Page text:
|Sun. 17th October - Mon. 1st November:
we have been fairly busy here getting things organised for the next shipment, which is due in this week from Miami.
Again, our thanks to everyone who helped.
As you know by now, after monday, all food items/donations will be charged duty. While the amount is small,about 2.5%, because the quantity of stuff coming in is quite large, this adds up quickly.
Therefore, we have been making every effort to get it in duty free, and will know something definite by next week.
We have also been in contact with the local Red Cross, as this is one avenue to get food in to be distributed. They have been quite helpful, and they seem willing to work with us.
Also, the first shipment from Germany will be arriving on the Condor flight, on Sunday the 7th November. This should be approximately 2000 kilo of assorted relief goods from friends in Frankfurt, Stuttgart and Hamburg, and more will be arriving on subsequent flights.
This week we also managed to get a load of assorted tools, hammers, saws, pliers etc, donated and will be going around and giving these out very soon. Also, we asisted with getting a good assortment of power tools donated to the T.A.Marryshow College, which was damaged by Ivan and then looted.
Things are slowly improving here, but of course the services are slow to return and jobs are non-existent with the tourism industry in shambles. The electricity department is doing an exemplary job getting things sorted out, but the telephone company is dragging its feet and only slowly beginning to make repairs to the phone lines. We also had our first 2 cruise ships in the harbor.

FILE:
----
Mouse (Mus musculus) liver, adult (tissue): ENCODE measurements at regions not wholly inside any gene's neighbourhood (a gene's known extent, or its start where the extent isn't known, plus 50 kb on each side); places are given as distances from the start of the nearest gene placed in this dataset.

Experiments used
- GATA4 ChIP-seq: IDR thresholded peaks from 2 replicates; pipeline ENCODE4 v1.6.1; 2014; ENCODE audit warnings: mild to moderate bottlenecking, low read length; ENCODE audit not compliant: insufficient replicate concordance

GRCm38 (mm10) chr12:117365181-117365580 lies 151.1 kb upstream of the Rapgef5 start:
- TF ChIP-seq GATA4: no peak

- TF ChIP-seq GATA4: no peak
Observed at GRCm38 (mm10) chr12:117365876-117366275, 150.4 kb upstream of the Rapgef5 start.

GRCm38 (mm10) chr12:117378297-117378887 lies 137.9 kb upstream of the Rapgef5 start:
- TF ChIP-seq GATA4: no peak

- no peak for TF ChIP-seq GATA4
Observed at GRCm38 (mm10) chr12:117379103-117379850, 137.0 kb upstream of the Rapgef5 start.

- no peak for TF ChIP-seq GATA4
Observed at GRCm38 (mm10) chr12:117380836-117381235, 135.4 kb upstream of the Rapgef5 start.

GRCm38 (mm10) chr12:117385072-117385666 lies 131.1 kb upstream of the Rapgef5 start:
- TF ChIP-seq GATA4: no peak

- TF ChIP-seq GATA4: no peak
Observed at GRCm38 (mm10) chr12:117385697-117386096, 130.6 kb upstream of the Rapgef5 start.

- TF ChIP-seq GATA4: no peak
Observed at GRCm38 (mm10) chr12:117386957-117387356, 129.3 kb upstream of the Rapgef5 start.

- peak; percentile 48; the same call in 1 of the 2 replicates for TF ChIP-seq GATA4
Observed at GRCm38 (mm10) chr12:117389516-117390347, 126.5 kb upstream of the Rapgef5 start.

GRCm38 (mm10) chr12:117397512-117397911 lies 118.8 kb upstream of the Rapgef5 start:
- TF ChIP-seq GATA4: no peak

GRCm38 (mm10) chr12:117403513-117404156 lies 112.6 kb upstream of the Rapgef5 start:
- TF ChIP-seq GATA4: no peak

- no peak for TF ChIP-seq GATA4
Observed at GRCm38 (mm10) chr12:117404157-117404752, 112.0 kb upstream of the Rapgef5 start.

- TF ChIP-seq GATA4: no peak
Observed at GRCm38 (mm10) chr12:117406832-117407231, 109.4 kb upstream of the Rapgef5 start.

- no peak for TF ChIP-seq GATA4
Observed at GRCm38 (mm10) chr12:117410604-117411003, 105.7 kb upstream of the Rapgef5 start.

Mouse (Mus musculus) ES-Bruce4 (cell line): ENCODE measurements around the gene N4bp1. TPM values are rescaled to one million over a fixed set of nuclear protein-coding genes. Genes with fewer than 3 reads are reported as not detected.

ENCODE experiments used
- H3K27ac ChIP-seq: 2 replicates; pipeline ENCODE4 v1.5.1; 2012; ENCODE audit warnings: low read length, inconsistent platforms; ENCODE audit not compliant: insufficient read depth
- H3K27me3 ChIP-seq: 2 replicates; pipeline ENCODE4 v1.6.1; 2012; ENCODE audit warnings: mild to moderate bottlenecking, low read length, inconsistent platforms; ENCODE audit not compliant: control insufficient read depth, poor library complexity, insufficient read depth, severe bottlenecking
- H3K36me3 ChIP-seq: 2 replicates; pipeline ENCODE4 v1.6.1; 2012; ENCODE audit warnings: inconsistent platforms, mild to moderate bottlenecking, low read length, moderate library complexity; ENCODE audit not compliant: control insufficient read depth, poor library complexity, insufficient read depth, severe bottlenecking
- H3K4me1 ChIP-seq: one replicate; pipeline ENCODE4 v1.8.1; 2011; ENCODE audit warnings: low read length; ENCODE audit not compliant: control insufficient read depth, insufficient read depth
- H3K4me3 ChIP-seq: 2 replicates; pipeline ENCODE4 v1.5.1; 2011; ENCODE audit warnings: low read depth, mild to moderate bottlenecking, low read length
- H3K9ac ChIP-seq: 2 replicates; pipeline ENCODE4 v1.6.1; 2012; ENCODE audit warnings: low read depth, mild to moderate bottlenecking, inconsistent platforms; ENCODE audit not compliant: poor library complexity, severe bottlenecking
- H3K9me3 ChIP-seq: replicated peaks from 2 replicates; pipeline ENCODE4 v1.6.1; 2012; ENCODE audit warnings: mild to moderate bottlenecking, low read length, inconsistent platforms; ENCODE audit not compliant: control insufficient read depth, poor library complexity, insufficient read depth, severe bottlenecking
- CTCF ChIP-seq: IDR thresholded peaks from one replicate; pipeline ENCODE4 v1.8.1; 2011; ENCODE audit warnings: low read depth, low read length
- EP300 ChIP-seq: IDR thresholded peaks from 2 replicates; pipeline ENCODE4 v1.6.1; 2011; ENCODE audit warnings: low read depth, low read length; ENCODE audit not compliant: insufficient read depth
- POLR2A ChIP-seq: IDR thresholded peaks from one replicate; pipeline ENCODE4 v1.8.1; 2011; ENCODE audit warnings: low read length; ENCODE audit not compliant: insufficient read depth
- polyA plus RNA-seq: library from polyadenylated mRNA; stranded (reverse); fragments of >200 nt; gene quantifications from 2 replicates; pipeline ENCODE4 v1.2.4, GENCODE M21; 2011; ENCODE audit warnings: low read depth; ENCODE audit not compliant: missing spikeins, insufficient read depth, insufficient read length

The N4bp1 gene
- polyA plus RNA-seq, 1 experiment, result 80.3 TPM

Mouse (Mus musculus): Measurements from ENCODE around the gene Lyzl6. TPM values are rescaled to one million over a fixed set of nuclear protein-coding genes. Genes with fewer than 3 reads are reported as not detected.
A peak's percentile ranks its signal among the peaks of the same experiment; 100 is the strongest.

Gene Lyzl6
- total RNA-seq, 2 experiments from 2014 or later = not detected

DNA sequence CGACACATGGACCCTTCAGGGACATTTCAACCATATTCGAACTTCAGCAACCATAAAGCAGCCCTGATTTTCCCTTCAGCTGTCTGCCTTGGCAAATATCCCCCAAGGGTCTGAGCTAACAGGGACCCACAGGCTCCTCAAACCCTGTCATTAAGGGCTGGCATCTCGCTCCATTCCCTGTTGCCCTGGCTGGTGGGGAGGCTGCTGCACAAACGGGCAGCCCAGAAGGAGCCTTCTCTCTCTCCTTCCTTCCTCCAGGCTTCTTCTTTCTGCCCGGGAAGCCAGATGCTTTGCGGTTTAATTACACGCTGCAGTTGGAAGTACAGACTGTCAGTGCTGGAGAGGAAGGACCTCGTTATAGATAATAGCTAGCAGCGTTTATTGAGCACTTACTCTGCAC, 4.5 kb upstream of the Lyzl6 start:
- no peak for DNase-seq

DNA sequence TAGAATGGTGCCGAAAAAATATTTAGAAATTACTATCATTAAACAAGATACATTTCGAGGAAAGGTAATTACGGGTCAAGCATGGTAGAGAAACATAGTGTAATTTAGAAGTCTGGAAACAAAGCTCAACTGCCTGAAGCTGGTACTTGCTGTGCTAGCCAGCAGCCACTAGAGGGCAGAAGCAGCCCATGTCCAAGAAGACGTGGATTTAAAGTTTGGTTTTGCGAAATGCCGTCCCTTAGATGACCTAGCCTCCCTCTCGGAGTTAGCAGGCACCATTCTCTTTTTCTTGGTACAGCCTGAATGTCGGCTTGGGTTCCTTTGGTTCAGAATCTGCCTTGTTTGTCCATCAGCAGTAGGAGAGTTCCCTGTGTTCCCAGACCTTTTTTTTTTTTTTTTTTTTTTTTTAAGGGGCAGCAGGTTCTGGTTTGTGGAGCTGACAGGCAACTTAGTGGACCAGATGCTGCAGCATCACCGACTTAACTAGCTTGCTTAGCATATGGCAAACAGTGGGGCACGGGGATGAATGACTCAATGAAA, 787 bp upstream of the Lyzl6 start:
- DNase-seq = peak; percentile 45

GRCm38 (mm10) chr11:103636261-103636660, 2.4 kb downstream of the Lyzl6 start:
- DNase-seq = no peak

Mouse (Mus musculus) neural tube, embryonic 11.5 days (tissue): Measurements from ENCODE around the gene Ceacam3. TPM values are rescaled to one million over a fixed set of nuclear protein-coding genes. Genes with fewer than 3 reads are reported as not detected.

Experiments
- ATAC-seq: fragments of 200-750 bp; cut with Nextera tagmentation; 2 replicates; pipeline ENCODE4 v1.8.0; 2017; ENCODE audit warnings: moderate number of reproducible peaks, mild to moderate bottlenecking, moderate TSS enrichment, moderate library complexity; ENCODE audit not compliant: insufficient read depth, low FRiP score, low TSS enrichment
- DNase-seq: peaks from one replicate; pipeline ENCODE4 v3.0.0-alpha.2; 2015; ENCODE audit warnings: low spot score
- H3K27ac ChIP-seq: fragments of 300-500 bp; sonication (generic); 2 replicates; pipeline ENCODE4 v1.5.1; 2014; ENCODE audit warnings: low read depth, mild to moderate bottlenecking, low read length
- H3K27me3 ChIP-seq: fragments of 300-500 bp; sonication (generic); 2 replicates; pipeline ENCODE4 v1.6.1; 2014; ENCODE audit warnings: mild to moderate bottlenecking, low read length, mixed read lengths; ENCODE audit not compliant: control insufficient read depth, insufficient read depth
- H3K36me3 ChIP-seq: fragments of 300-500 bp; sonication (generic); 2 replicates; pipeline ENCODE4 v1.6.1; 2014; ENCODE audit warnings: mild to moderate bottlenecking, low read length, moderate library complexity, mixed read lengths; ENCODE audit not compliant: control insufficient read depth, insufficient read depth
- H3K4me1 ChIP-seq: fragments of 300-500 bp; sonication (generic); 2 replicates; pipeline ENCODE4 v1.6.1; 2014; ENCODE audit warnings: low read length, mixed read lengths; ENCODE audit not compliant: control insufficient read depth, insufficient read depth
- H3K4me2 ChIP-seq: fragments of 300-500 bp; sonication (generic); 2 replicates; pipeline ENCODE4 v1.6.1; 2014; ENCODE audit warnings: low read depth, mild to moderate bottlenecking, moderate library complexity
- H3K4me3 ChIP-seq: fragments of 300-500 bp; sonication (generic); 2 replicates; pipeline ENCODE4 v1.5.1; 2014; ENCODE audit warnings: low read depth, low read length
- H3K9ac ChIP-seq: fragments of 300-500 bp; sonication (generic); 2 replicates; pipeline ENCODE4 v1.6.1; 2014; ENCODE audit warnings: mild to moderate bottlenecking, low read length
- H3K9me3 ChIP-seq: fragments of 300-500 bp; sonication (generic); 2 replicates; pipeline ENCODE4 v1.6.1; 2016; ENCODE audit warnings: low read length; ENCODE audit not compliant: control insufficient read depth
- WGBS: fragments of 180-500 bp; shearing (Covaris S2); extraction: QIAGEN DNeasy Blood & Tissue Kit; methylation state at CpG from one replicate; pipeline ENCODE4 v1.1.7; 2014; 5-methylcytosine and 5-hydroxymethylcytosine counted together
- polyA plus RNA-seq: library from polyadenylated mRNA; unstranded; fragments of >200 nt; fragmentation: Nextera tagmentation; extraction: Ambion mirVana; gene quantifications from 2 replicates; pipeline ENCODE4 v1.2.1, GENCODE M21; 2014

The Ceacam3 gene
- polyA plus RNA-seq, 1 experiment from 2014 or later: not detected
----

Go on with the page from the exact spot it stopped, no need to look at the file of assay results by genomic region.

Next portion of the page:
|Tue. 2nd - Thu. 11th November:
Since our last update, we have been going around to the Ministry of Finance and Red Cross to make sure that we would not have any difficulty with the shipment which would be coming in after the first of November. We were also able to get some tents from the Red Cross, to give out to people who have lost everything.
This past sunday, 7/11/04, we were at the airport to collect our first shipment from Germany, 2400 Kilograms of relief aid, which was collected by our friends in Frankfurt and Hamburg. Thanks to the help of the Grenada Red Cross, we were able to finally clear it through customs.
The shipment is an assortment of clothing, food, tools etc, and monday was spent sorting and re-packaging it so that we could give it out.
On tuesday we went up to Pommerose and gave out a fair amount of clothing and food and we will be returning there this saturday. We also gave out several boxes of clothing and food to two factories in the frequente area, for their workers.
A heartfelt thanks goes out to everyone who contributed to this effort in Germany.
The island is recovering from the effects of hurricane Ivan, with the hillsides turning green again, and the trees sprouting leaves. The cleanup continues, and an excellent job has been done by all. In the south of the island and the St.George area, things are slowly returning to a semblance of normality. Businesses are open, electricity and water have been restored to most places and there is a huge amount of repairs being done to rooftops, homes and businesses which were damaged.
Further out in the rural areas, things are improving. However, there is still a pressing need for food aid in some areas as there is massive unemployment. Most cannot afford both to feed their extended families and do even basic repairs to ensure that they have a dry bed. The rainy season has continued with a vengence, and all the rain which did not fall in September, seems to want to fall from the beginning of November. .
The outlook is fairly optimistic, given the fact that many people do not know where their next meal is coming from.